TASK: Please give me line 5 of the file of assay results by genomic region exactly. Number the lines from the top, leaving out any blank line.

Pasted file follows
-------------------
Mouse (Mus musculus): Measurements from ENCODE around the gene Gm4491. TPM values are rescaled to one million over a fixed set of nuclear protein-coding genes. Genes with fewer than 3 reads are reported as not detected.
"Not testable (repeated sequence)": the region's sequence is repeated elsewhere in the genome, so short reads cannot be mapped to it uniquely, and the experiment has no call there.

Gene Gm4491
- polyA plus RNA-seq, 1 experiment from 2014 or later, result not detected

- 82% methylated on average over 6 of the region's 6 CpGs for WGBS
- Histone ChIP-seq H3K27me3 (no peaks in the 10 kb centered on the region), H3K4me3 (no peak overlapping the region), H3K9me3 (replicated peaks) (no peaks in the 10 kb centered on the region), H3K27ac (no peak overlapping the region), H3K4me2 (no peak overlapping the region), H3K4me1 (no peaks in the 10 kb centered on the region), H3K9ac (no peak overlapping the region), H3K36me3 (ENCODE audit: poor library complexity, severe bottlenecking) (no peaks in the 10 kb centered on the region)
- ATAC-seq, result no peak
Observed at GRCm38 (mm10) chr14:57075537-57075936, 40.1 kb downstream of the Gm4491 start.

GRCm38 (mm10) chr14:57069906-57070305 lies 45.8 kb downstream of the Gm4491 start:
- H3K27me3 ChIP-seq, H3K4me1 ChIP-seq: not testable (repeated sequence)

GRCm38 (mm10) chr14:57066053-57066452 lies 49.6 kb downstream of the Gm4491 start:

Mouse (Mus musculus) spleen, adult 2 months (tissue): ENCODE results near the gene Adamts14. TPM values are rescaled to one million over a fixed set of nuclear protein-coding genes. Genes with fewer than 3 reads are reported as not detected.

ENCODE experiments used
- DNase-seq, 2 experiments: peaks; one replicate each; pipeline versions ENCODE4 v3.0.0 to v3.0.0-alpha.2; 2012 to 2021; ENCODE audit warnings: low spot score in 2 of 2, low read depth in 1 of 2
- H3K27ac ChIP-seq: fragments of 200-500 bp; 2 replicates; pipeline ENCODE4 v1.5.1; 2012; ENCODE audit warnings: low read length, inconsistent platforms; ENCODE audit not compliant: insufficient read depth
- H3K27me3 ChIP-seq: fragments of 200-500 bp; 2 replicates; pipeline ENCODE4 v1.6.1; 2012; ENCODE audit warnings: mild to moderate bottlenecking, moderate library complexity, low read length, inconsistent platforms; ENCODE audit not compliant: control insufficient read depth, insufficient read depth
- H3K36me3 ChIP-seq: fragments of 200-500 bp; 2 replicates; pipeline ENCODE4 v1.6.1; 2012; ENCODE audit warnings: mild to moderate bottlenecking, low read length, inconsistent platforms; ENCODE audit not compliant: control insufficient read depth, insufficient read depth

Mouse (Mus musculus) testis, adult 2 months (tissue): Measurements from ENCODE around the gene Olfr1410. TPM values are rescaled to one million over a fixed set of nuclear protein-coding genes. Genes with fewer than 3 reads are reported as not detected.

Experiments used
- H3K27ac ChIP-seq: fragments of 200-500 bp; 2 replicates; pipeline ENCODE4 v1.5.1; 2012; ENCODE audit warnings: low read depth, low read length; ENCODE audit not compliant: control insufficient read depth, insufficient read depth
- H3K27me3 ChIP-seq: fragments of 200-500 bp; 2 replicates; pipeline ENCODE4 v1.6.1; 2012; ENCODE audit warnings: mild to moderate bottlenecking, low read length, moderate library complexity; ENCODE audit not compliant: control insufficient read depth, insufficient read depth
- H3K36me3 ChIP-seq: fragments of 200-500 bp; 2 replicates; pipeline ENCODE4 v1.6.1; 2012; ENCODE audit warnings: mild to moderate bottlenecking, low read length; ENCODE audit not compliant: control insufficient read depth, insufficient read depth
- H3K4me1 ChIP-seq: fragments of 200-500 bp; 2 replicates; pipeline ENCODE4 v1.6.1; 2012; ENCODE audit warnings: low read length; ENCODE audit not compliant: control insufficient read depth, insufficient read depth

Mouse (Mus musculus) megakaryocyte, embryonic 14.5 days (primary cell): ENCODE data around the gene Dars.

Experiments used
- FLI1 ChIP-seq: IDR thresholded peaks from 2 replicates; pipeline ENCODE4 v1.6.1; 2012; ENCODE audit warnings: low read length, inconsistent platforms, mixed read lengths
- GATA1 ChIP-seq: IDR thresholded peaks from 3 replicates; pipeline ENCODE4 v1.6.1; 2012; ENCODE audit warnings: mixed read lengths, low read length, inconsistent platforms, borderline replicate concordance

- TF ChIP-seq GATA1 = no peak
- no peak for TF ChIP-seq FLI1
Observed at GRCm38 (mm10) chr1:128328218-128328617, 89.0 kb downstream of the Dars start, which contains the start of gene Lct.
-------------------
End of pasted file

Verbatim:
- 82% methylated on average over 6 of the region's 6 CpGs for WGBS